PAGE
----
A: Part of the budget mainly, it is an industrial question. Any film is always difficult, it is an act of faith, but in the fantastic genre it means much more. We are used to consuming the fantastic genre from abroad. Paradoxically, the highest grossing genre of cinema that we consume, from our movie theaters, is the fantastic and horror genres. Here we have a culture, a compendium of stories and epic and historical stories that are exportable and could compete with any other industry. But the problem is the same as always: money. We have to set the bar very high to get to do things that have not been done, for the technicians to develop things that have not been done here. In this country, cinema is made for love.

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Q: Eneko Sagardoy, one of the protagonists, has said in an interview that some foreign producers asked him about how this film was made possible.

A: That speaks volumes because it places us at the same level as international multimillion-dollar productions. In Sitges we won the Audience Award and the Best Special Effects Award. As for the second award, that responds to the fact that visually we have a film that competes with others with very high budgets and gigantic effects. If people ask that it is because we have done well.

Q: Do you think that it takes some confidence and to get out of auteur cinema and the highest grossing comedy?

A: I like to see all kinds of cinema, I think there has to be everything, but I think there is a place for the fantastic genre of entertainment that goes hand in hand with an auteur genre, with cultural concerns, that talks about the problems today too. I think it can go hand in hand and that people enjoy those kinds of movies. There are many filmmakers who want to make this type of film, we hope that Irati is the first of many.

Q: The language -old Basque- is perhaps the most risky bet, because the film can travel less. Why did they make this decision?

A: We have tried to be as faithful as possible to the original text, to those legends that have been transmitted through the language itself. The very names of the deities or places, which are closely linked to that language. With Arrementari we saw that people internationally appreciated that the film was in Basque, because they found an exoticism and a character that it would not have otherwise. I have made this film more from my heart and guts, thinking more about the love I have for these stories than about profitability, although it is essential that it be profitable to continue working.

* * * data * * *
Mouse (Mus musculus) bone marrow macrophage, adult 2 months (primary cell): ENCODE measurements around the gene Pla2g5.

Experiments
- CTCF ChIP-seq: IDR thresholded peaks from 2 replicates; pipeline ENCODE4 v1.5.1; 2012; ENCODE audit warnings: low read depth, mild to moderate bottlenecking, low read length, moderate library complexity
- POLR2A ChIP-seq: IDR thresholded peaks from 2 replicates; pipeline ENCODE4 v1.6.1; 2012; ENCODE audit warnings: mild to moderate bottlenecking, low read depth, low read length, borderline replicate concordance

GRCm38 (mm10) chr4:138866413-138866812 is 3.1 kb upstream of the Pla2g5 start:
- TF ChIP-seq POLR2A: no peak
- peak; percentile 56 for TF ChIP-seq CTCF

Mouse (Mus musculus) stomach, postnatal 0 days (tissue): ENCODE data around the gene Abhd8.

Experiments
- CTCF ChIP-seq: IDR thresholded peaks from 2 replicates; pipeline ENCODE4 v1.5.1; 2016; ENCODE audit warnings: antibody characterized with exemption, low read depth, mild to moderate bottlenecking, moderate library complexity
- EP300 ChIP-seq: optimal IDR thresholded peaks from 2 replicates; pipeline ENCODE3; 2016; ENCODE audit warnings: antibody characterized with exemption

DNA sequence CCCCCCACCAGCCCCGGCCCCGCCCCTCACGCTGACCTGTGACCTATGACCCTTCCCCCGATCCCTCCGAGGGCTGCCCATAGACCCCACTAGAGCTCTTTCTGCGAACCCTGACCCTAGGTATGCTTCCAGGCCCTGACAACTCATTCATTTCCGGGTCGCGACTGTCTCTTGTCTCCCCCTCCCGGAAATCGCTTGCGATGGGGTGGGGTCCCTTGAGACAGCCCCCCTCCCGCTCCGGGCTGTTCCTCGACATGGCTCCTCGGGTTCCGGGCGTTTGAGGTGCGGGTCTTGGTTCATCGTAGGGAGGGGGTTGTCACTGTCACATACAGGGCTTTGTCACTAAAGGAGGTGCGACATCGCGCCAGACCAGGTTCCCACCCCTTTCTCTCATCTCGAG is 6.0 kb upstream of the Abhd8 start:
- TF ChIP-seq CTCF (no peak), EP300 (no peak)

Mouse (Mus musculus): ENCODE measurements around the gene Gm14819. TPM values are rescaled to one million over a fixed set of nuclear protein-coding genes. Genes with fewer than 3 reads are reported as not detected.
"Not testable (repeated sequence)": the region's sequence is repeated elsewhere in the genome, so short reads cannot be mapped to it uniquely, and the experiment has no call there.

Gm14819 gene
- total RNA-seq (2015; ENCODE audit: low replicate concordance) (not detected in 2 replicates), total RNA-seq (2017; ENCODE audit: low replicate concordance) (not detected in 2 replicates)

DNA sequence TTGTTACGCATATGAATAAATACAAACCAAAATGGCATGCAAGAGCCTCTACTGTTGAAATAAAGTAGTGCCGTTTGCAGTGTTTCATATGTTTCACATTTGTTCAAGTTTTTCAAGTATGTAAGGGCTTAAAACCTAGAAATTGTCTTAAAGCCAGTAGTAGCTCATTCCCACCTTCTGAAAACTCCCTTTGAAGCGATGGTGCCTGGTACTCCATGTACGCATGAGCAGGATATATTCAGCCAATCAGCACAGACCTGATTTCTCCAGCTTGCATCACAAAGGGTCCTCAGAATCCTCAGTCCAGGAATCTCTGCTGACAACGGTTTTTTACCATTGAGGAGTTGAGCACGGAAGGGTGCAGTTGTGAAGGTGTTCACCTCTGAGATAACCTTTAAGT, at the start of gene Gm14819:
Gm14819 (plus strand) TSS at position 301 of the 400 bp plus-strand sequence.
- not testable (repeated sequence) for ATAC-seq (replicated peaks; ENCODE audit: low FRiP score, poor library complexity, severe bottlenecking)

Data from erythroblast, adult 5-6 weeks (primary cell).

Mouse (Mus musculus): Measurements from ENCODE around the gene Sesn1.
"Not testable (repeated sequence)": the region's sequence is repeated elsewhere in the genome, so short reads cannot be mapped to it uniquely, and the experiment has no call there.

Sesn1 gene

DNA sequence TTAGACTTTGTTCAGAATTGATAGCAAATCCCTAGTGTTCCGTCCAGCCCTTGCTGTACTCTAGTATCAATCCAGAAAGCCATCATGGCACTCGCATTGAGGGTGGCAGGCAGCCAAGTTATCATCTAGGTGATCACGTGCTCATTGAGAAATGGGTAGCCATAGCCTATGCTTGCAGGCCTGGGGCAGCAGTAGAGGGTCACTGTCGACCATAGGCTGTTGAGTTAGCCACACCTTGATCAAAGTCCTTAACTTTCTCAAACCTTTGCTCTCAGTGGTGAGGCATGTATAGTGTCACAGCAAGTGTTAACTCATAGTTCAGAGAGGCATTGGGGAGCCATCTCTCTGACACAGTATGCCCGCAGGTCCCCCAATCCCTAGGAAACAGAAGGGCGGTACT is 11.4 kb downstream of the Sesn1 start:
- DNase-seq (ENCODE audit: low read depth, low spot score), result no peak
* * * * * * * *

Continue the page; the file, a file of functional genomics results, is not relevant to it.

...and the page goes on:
I have conceived this film to be seen in the cinema. We have shot it as large as possible, with anamorphic lenses, panoramic vision, with general shots of those natural places, as precious and epic as possible”Paul Urkijo

Q: In addition to the graphic novel it’s based on, there are other different elements that you include in the film, related to mythos and history.

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A: It’s always been an obsession to make a mythology and sword and sorcery movie out of here. In the 90s I had a comic, The Irati cycle, by Juan Luis Landa and Jon Muñoz, who spoke of that world of the 8th century in which there were two characters: Eneko, a young Christian name of the time, supposedly the first king of the kingdom of Pamplona, ​​and Irati, a young pagan and mysterious woman of the place. It was a youth comic, with a drawing more similar to Asterix than anything else, but it drank from that original source of mythology and the oral transmission of legends. I got the rights and using these two characters I was able to talk about those two worlds: the Christian and the pagan, the tangible and the intangible, the real and the magical. I took it to my terrain, to a more dramatic point, I added real historical elements, such as the battle of Roncesvalles or the family relations between the Christians from Navarre, the Muslim families of the Tudela area, and my own reflection on Basque mythology.

Q: Now that it seems that everything ends at some point in the platforms. Would you say yes?

R. How to say no, fighting against that is absurd. I have conceived this film to be seen in the cinema. We have shot it as large as possible, with anamorphic lenses, panoramic vision, with general shots of those natural places, as precious and epic as possible, with an impressive sound mix in Atmos. In the end, the reality is that I hope they go to the movies but the film has to be enjoyed in other formats. I think it is a way for the film to reach many parts of the world, its final destination is the public and if it has to go to platforms, it is welcome. I ask that you please not see it at home on your mobile or on a tablet, although hey, you can see it where you can. The best place to enjoy always is and will be the cinema.